Catching Up: Portrait of the Activist as a Young Woman

Maybe you’ll like this. I did, when I dredged it up from a subterranean file of writing I’d forgotten about. I didn’t forget this girl, though.

A.T. was a favourite student of mine, and Number One Babysitter of Son the Fourth when he was “the world’s happiest child”. In a writing class I was taking, not teaching, I was assigned to interview somebody interesting, and I chose a chubby, bespectacled grade 11 with a great brain, lovely brown eyes and a lethal wit. She still writes, but the activist appears to have won out: she’s spent the past half-dozen years doing development work with an NGO in Africa. She’s come a long way from Caledonia.

I always wanted to be Jann Arden”, says A.T., a 16 year old high school student, “but I can’t sing.  I guess I’ll be a writer–what else can I do?” A. even looks a little like Arden, and has the same intelligence and self-deprecating wit, although her self-possession suggests she will not have to go through the same depressing chemical adventures in seedy bars. Here’s hoping, anyway.

An only child (a gentle iconoclast right from the womb), she nonetheless has loads of family history, blithely speaking and writing about her father’s recent marriage to “the fourth Mrs. J. T.”. From her mother, and especially her father, she has inherited a fine mind and a love for reading, which grew quickly into a gift for writing that was evident as early as age 6; an aunt still treasures a bound and typed collection of A.’s stories written during primary school. Though she is well-liked by numerous friends, A. is affected far less by the herd instinct, so evident in high school, than most kids are. Her mother’s “little activist” (“not that I ever acted against anything!” she snorts) refuses to wear brand-name clothing, or to use recreational chemicals, or to pretend she’s stupid, yet manages in her quiet way to get along with most people (“except the jocks who think they’re so superior to everyone”).

I began to get past A.’s unassuming classroom persona as I read her assignments in my writing class, some of the most stylish and funny student writing I’ve ever encountered. Praise makes her uncomfortable, but she is beginning to recognize that she does have unusual ability. She has long felt sure that she’d be a writer–“it’s the only thing I’m good at”–but remains diffident about what she’ll do, beyond knowing that she’ll attend university, probably for Journalism. Prodded to assess her writing, she says, “Everything’s breezy; that’s the way things are with me” and then wonders how she’ll be funny about “dead babies in Iraq”.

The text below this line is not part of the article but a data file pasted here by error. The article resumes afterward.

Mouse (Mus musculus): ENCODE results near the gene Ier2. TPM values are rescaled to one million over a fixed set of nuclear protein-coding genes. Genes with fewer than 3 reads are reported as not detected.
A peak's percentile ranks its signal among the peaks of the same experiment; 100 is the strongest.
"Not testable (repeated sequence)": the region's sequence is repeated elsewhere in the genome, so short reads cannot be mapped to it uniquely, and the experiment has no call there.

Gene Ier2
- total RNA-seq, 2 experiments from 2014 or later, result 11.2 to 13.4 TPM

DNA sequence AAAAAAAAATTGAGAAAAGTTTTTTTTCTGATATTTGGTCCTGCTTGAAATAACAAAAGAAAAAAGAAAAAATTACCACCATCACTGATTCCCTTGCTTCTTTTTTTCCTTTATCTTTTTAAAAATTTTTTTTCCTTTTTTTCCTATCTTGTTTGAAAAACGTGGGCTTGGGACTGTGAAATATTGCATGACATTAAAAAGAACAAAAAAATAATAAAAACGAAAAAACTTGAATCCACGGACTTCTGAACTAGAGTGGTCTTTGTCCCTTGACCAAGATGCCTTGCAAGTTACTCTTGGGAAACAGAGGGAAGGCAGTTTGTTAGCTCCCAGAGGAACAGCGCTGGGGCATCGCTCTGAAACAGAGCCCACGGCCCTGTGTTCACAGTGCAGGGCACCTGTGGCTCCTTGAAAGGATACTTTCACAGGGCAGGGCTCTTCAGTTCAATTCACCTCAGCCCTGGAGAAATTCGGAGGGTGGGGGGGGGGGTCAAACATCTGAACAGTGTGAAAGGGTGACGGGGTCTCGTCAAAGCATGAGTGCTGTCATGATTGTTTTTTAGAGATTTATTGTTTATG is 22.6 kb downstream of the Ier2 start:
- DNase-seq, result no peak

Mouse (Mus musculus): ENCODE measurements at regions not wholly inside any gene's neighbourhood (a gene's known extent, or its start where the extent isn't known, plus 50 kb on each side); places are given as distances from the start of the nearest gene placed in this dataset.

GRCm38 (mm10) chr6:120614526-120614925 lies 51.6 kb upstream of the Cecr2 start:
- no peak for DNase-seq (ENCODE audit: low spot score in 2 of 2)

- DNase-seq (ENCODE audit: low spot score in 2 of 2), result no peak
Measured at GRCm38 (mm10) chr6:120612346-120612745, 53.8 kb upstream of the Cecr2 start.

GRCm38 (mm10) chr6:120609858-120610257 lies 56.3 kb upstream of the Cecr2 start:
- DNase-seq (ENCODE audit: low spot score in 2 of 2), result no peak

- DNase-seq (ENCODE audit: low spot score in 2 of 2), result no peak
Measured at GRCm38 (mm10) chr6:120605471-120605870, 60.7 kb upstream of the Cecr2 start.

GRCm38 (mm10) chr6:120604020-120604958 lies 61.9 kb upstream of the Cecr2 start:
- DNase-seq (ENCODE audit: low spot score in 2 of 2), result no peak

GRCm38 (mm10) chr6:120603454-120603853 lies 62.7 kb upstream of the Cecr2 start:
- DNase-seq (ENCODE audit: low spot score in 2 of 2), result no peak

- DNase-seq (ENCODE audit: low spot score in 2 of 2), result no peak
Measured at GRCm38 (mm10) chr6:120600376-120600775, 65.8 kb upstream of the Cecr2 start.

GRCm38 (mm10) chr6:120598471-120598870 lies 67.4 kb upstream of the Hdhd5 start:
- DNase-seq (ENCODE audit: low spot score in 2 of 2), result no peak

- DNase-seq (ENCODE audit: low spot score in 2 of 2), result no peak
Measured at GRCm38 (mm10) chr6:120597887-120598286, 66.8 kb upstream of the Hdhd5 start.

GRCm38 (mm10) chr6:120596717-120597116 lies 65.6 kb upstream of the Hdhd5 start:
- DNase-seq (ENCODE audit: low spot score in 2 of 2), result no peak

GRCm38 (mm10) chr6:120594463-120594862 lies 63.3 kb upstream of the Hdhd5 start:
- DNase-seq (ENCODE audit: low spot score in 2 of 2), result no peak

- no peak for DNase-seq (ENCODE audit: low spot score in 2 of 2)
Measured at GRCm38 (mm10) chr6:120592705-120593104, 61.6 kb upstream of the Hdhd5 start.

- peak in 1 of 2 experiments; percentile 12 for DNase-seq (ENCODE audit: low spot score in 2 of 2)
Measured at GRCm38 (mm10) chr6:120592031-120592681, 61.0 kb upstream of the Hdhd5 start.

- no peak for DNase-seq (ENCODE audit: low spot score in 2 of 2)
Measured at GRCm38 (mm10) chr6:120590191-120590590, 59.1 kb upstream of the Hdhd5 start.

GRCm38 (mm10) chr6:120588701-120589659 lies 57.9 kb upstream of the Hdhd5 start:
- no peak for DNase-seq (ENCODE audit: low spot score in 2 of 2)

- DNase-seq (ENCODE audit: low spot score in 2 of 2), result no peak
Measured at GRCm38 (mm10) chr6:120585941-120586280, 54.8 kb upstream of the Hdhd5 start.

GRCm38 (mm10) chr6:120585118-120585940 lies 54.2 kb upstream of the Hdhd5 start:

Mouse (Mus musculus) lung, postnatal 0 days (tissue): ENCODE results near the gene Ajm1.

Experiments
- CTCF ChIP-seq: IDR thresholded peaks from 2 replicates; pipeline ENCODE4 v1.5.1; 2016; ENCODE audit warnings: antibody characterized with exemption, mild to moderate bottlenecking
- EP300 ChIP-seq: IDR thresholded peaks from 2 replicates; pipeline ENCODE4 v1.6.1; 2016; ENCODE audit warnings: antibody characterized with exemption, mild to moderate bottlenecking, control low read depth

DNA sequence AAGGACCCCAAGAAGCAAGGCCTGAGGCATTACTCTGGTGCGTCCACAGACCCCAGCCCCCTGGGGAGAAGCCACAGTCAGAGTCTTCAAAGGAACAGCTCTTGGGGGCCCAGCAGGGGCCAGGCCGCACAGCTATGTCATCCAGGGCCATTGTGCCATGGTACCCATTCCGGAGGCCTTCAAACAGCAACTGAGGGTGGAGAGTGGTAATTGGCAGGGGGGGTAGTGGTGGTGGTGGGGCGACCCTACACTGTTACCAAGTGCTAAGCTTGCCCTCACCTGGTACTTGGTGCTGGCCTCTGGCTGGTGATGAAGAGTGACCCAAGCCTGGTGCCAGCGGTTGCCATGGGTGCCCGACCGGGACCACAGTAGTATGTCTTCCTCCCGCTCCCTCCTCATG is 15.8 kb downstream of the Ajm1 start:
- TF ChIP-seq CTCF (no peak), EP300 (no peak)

Humour is her best weapon, she says, and she uses it well. In the course of our interview, I nodded with appreciation of her insights about high school and family life, perceptions that most young people don’t have at her age will never have. I also laughed with delight at her darting and engaging wit. She’s a talented and wry observer, but tends on the whole to be kind. It’s refreshing.

A reader, a writer, a concerned world citizen with a touch of the clown, A. is an interesting young person.  We concluded our interview with a few questions about her assessment of her own personality.

“Confident?”             “I pretend that I am.”

“Focussed?”             “No.  I have to wade through all the unimportant stuff that’s all around to get to the important stuff in front of my face.”

“Intelligent?”           “Yeah, I can answer Millionaire.  I don’t get as many on Jeopardy, but I’m gettin’ there!”

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